Mental: The state of mental health in Louisiana - KNOE 8 News; KNOE-TV; |

Mental: The state of mental health in Louisiana

Posted: Updated: Oct 31, 2013 10:29 PM

MONROE, La. (KNOE 8 News) - Dark hallways and iron bars on the windows are what we look at now as the scene for the ultimate ghost story, but it was once the ultimate in treatment for the mentally ill.

In the mid 1900s the average sanitarium housed thousands of patients, most in rooms with nothing more than a mattress on an iron bed, each complete with a set of restraints.

"These were lockdown places. I mean you didn't just walk out," says E. H. Baker, Ph.D., a medical psychologist in Monroe, "if you walked out, they came and found you and brought you back."

The era of the "institution" - with a goal to safeguard the public - those thought to be "dangerous" were isolated from society.

"Often they'd put them there for long, long periods of time, and sometimes forever," says Baker.

Movies show overcrowded asylums, shock treatments, and the infamous lobotomy, and though these "treatments" were used, they've created a distorted perception of mental health.

Today, mental hospitals have reduced their beds from thousands to hundreds. Long-term care costs is thought be a major factor, but the overall goal of mental health treatment has also changed.

"They were thinking about, these people have civil rights, too," says Baker, "and if you have to lock them up well we're taking away their civil rights"

Bakers says, "In the 20's, 30's, 40's to having people institutionalized for years on end. To trying to avoid institutionalizing anyone at all."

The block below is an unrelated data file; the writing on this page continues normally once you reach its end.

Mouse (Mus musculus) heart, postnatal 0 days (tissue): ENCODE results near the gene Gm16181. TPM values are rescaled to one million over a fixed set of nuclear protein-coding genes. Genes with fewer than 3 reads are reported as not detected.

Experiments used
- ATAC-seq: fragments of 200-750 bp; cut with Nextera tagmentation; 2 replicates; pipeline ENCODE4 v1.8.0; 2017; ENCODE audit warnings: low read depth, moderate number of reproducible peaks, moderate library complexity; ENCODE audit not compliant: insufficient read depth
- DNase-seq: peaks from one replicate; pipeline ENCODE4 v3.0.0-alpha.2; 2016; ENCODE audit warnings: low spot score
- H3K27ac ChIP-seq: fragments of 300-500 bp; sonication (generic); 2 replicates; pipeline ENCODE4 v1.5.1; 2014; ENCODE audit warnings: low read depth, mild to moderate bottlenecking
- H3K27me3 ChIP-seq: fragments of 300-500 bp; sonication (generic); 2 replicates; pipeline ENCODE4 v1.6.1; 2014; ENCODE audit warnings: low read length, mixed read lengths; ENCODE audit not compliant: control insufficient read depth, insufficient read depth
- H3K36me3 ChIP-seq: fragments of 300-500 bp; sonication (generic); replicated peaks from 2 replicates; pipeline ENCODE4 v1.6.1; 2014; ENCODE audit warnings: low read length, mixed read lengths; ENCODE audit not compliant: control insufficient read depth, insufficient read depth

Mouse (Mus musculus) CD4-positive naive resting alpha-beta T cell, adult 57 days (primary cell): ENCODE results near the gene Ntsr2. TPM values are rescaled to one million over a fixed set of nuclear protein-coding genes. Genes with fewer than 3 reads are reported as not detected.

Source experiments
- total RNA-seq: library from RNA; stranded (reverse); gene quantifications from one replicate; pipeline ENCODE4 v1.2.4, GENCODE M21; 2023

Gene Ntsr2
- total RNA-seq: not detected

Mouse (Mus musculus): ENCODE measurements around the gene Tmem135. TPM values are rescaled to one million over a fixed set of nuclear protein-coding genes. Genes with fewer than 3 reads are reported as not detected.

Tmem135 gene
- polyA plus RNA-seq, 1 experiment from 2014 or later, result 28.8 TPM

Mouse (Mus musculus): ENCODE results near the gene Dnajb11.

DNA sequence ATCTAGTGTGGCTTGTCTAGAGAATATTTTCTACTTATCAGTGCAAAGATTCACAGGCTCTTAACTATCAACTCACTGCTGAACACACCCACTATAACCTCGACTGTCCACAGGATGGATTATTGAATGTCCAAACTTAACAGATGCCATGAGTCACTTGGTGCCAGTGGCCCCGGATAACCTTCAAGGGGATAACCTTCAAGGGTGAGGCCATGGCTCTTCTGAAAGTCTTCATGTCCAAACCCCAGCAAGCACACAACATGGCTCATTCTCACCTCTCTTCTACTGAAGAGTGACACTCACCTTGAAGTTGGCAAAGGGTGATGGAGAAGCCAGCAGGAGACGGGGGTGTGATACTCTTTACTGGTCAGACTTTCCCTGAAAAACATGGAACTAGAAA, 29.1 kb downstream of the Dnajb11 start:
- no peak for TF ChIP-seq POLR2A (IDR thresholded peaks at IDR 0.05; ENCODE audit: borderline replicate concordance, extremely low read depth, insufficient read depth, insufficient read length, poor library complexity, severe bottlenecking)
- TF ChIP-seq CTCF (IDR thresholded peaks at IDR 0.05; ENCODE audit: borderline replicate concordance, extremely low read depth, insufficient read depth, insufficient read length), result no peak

From isolating patients from society to helping them re-join society.

"We basically give them job skills that they are going to need, to go out and make a living, get out in the community," says Kathryn Fendall, the Executive Director at the Monroe Area Guidance Center.

"All kinds of training whether it be learning how to wash clothes, or arts and crafts, we do lots of art therapy," says Fendall.

In Monroe's Fairhaven, a homeless-type shelter for the mentally ill, there is only room for eight patients, with a maximum stay of six months.

Though small, the facility offers the essentials for a person already receiving treatment.

"They are referred to us by the Office of Behavioral Health," says Fendall, "they've received diagnosis, they see a clinician, they've got a doctor."

Jackson House is a more permanent facility in Monroe, again there's only room for eight. Though the number of beds is only a fraction of what used to be, healthcare professionals say the number of mentally ill is ever-growing. The care for these patients has evolved, but that care isn't always accessible.

"If you have a person that really needs to have an institution, an institutional placement, you can't find one hardly," says Baker.

For the hundreds in Monroe suffering from a mental disorder who are not in the system, where do they end up? On the streets for most of them, or behind bars. Those without treatment are left struggling to see.

"It's like being in a mist," says Josh Dobosh, a resident of Jackson House, "Like the mist of a storm, or a sandstorm, and all your friends and everything in your life are just shadows in that mist."

Hear more from Dobosh, and others diagnosed with a mental illness in part two of our Jillian Corder's four special reports, when "Mental" continues November 7 on KNOE 8 News at 10pm.

Powered by WorldNow
All content © Copyright 2000 - 2014 WorldNow and KNOE. All Rights Reserved.
For more information on this site, please read our Privacy Policy and Terms of Service.